ABSTRACT: Hemicellulose, the second most abundant polymer in nature, has the great potential to be used for the production of biochemicals under the concept of biorefining.As hemicellulose is water-soluble, it can also be easily obtained by the pre-hydrolysis of wood prior to the pulping processes such as Kraft delignification or during the production of dissolving pulp. Utilization of these byproduct streams can play an important role in the development of a circular bioeconomy as it helps in maintaining the materials and resources for a long period instead of disposing it as waste.In the biochemical conversion platform for biorefineries, it is crucially important to use all fermentable sugars of lignocellulosic biomass including both hexose (C-6) and pentose (C-5) sugars.The overall objective of this study was to produce bioplastic building blocks from hemicellulose streams. The specific objective of this work was to investigate the possibility of using wood-based hemicellulose for microbial production of value-added biochemicals including microbial oil, biopolyol and poly-γ-glutamic acid. The hemicellulose pre-hydrolysate used in this study was produced by a proprietary pretreatment process. Composition analysis of the hemicellulose pre-hydrolysate indicated that it had 143.89 ± 1.28 g/L of xylose along with smaller quantities of sugars like glucose and arabinose.Bioconversion of hemicellulose sugar to microbial oil is one possible way to valorize this industrial side stream. An oleaginous yeast Cryptococcus curvatus (ATCC 20509) was selected for this bioconversion as it is known to accumulate high content of lipids and is able to grow on complex lignocellulosic hydrolysates/pre-hydrolysates even in the present of impurities. Initially, the effect of xylose concentration and carbon to nitrogen ratio were investigated in order to maximize the lipid accumulation. The robust yeast strain used was able to produce 13.78 g/L of cell biomass and 5.13 g/L of lipid after 164 hr of fermentation using poplar wood pre-hydrolysate without detoxification. The obtained microbial oil was characterized to identify its fatty acid profile. Oleic acid (45.86 ± 0.69 wt%) was found to be the main fatty acid present. This fermentation was scaled up in a batch bioreactor with 1 L capacity. 16.54 ± 0.65 g/L of cell biomass and 6.97 ± 0.58 g/L of lipid were obtained in the reactor which had better control of environmental conditions.The microbial oil produced was then used as feedstock for production of bio-based polyol which has many applications in polymer industry and importantly serves as a precursor for polyurethane production. The bio-polyol was produced using a two-step approach: epoxidation followed by ring-opening reaction. Lipase enzyme produced by Candida antarctica (Novozyme 435) and immobilized on acrylic resin was used as an unconventional catalyst for in situ epoxidation of microbial oil.  84.55 ± 1.80% conversion was achieved after 12 hours.  Novozyme 435 was found to be very stable and can be reused up to 3 cycles efficiently. In the second step, Isopropanolamine was used to open the epoxy ring with the addition of hydroxyl group. Hydroxyl value and acid number of the microbial-based polyol were found to be 299.53 ± 1.24 mg KOH/g and 4.93 ± 1.07, respectively. Fourier transform infrared spectroscopy (FTIR) and nuclear magnetic resonance (NMR) were used for structural confirmation of produced bio-polyol. Production of biobased monomers from renewable materials using enzyme catalysts can be considered clean and leads to energy saving processes. Therefore, synthesis of renewable polymers via enzymatic polymerizations of biobased monomers provides an opportunity for achieving green polymers and a future sustainable polymer industry.The production of another useful chemical, poly-γ-glutamic acid (PGA) was also studied. PGA is known to have a number of useful applications. In order to make this fermentation efficient, the detoxification of the pre-hydrolysate was carried out using a method previously developed in our lab. This detoxification method includes the combination of vacuum evaporation and solvent extraction procedures as a result of which acetic acid and hydroxy methyl furfural (HMF) were removed effectively with minimal loss of xylose. Bacillus subtilis (ATCC 23857), which is a glutamic acid-dependent strain, was used for this bioconversion. Initially, the concentration of pure xylose and L-glutamic acid were optimized by synthetic medium using response surface methodology (RSM). 65.40 g/L of xylose and 44.98 g/L of L-glutamic acid were found to be the optimal concentrations for maximum production of PGA. This strain was able to produce 12.93 ± 0.9 g/L of PGA after 96 hr of fermentation in pre-treated hemicellulose. Such studies on the production of PGA from renewable sources will contribute to further development of biorefineries and lead to commercial scale production of such products.Overall, the findings of this dissertation will contribute to the utilization of available hemicellulose streams through fully biobased processes that can lead to the development of a successful economically feasible circular bioeconomy.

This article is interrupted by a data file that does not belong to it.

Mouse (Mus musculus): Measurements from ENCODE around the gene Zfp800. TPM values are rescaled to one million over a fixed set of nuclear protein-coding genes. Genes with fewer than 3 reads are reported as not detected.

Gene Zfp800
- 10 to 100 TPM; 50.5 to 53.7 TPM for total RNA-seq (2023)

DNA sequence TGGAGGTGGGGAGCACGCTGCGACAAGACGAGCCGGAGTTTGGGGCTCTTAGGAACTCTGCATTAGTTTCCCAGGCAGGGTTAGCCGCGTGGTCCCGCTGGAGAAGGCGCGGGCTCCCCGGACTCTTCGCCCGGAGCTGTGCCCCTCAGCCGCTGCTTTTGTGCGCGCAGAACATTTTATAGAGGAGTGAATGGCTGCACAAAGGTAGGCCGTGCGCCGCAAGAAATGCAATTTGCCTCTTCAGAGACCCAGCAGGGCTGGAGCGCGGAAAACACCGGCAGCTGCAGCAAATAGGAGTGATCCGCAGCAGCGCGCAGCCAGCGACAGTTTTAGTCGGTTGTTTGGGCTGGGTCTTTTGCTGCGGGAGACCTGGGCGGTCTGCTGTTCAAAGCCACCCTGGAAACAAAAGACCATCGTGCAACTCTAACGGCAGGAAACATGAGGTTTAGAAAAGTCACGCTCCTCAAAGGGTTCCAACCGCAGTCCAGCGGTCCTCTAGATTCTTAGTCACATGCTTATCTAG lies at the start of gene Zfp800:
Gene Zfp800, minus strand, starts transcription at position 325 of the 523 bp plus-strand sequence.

Dr. O'Niell Tedrow